On the coming of evening, I return to my house and enter my study; and at the door I take off the day’s clothing, covered with mud and dust, and put on garments regal and courtly; and reclothed appropriately, I enter the ancient courts of ancient men, where, received by them with affection, I feed on that food which only is mine and which I was born for, where I am not ashamed to speak with them and to ask them the reason for their actions; and they in their kindness answer me; and for four hours of time I do not feel boredom, I forget every trouble, I do not dread poverty, I am not frightened by death; entirely I give myself over to them. And because Dante says it does not produce knowledge when we hear but do not remember, I have noted everything in their conversation which has profited me, and have composed a little work On Princedoms…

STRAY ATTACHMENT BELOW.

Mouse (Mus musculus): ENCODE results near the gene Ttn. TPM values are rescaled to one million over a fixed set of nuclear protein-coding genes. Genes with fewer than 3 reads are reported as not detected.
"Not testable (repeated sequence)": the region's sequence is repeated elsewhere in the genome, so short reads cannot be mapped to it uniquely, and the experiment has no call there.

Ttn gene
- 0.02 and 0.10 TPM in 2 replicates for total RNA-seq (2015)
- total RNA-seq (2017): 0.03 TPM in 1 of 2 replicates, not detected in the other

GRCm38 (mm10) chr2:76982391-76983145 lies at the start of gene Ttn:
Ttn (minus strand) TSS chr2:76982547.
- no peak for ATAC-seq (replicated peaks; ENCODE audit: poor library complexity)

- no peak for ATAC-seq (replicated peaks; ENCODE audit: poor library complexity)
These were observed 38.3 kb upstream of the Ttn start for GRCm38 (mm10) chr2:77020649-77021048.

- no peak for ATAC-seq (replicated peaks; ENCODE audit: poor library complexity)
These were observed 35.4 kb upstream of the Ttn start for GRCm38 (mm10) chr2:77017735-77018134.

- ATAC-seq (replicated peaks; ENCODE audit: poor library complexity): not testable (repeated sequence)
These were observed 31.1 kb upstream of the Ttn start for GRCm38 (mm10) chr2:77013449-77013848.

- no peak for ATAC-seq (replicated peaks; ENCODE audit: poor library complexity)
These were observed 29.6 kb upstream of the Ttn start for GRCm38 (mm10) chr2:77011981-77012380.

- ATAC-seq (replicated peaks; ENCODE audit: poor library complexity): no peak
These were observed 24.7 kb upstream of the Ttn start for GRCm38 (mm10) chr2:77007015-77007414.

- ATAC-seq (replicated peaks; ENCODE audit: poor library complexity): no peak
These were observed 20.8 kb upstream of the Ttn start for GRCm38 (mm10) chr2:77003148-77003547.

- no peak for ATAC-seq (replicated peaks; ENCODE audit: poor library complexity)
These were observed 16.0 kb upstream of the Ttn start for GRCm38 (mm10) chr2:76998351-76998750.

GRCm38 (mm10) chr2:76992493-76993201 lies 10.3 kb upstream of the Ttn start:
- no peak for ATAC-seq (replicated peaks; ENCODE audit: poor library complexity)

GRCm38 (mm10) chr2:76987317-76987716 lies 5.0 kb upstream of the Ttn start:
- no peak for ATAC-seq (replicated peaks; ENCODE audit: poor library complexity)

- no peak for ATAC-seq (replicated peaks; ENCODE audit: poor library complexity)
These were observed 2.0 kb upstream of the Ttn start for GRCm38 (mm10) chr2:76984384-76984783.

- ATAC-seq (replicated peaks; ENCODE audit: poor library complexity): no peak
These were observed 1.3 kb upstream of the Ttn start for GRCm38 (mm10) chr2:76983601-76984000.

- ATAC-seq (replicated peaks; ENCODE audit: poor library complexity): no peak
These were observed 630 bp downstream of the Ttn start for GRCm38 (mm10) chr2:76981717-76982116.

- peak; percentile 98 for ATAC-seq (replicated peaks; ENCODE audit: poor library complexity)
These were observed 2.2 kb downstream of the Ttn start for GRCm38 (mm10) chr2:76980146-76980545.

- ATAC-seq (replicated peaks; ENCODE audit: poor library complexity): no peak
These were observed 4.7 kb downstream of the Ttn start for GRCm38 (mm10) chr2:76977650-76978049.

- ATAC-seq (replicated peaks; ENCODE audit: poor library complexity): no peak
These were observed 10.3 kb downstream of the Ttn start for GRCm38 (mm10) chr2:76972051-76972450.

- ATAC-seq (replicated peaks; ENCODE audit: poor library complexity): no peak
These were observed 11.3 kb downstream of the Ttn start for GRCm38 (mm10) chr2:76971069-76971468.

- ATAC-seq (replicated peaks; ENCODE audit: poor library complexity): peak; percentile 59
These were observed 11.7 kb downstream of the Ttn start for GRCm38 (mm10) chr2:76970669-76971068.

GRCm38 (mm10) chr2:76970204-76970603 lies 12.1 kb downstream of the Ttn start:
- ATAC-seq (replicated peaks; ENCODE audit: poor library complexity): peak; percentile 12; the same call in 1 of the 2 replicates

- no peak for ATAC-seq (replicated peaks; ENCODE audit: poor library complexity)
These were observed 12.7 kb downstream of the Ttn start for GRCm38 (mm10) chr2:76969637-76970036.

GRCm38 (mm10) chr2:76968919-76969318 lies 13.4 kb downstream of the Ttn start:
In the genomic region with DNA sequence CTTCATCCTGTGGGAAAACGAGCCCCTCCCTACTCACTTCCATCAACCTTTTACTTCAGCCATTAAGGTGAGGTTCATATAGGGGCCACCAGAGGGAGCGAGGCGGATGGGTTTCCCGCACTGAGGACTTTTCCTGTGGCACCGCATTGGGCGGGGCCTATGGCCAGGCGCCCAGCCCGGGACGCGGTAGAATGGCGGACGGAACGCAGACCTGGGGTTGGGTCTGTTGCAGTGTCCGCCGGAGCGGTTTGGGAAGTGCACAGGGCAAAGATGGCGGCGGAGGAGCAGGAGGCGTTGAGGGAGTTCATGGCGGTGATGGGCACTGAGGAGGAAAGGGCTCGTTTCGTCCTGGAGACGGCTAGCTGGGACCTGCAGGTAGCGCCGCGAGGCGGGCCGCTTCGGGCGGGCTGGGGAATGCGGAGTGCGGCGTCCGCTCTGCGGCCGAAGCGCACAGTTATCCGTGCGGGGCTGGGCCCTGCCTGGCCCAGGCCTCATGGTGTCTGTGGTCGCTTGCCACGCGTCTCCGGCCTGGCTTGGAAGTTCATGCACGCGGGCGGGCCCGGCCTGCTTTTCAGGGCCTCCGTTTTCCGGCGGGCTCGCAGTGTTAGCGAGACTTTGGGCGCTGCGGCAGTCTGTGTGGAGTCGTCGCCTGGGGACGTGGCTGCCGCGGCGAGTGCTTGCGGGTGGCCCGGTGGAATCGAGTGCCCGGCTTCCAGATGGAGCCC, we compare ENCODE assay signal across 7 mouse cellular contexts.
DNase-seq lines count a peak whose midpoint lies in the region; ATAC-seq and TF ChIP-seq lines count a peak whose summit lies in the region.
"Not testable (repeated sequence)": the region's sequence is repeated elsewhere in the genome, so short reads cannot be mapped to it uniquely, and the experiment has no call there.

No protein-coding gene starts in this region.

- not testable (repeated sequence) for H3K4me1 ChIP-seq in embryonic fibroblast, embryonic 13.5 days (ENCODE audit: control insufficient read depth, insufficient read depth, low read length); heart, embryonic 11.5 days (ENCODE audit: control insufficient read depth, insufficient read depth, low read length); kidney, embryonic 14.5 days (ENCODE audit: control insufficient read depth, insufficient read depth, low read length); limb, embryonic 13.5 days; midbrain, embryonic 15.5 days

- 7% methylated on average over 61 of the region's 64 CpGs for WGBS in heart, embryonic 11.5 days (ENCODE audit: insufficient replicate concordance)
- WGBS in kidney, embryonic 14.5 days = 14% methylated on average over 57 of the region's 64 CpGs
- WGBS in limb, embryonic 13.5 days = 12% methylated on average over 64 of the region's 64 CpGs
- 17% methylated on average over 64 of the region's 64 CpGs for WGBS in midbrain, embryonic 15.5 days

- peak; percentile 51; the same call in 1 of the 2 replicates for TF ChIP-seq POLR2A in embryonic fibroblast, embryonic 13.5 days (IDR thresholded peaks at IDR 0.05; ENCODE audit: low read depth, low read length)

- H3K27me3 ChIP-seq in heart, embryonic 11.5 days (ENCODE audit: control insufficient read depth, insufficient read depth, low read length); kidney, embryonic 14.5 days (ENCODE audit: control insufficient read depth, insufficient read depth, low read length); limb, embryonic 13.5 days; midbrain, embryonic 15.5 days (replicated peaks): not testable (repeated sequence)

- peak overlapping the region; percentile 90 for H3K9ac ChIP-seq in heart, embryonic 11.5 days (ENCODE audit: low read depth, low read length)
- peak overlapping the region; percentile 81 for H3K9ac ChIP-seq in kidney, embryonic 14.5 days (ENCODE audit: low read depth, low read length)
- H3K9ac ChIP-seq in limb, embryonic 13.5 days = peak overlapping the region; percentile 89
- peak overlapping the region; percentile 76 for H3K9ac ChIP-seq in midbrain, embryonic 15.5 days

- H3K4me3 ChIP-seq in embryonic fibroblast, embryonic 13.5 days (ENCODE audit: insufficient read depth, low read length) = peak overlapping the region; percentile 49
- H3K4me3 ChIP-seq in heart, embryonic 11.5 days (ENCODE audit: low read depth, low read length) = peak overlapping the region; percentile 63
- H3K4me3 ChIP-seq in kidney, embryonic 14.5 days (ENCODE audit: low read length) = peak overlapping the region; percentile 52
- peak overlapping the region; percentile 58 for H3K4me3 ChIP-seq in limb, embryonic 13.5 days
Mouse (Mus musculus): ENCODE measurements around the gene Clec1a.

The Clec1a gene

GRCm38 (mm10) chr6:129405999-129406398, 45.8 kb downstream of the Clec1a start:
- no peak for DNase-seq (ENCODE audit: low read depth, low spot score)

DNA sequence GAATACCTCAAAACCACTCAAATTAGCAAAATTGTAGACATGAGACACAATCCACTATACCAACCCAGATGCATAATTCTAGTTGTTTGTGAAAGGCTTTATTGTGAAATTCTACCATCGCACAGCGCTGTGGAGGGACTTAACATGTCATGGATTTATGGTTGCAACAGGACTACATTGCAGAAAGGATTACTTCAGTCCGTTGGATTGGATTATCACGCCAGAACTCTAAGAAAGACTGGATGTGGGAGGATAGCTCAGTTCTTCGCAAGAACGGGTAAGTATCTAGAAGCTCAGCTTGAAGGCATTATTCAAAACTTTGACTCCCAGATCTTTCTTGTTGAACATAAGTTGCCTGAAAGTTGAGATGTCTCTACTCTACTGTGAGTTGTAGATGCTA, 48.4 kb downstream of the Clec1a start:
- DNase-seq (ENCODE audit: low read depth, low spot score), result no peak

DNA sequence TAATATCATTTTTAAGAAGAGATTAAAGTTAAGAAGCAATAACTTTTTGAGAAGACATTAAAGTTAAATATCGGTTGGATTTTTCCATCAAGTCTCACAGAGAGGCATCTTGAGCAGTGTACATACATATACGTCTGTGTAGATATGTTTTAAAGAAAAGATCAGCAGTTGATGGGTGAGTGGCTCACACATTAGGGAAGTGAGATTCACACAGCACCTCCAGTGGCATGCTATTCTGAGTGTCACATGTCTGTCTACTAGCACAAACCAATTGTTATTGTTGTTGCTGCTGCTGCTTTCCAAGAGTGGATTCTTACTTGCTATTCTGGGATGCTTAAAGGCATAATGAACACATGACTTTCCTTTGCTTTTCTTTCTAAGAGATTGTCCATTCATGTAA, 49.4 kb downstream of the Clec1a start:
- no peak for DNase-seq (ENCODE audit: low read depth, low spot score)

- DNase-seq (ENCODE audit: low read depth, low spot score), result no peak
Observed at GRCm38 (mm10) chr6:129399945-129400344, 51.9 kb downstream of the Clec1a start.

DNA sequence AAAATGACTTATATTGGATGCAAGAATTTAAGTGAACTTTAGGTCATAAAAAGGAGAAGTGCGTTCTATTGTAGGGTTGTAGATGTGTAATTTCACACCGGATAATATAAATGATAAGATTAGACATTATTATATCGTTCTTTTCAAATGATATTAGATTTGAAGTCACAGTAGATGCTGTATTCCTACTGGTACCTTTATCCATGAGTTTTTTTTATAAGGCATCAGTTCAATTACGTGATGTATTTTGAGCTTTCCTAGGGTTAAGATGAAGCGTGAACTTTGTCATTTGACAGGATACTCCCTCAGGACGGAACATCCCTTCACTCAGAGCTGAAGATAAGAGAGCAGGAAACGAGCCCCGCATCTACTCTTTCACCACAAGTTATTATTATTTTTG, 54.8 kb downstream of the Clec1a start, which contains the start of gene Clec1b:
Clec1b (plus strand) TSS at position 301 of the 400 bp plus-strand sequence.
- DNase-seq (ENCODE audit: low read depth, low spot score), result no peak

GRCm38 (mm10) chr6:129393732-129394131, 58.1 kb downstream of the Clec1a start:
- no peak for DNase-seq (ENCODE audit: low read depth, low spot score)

On the coming of evening Niccolo Machiavelli enters his personal library. There he talks to his friends–his books, or rather those who wrote the books in his library, or rather those components of their minds that are instantiated in the hardware-and-software combinations of linen, ink, and symbols of Gutenberg Information Technology that is his personal library. They are “ancient men” who receive him “with affection,” and for four hours he “ask[s] them the reason for their actions; and they in their kindness answer me; and… I do not feel boredom, I forget every trouble, I do not dread poverty, I am not frightened by death…”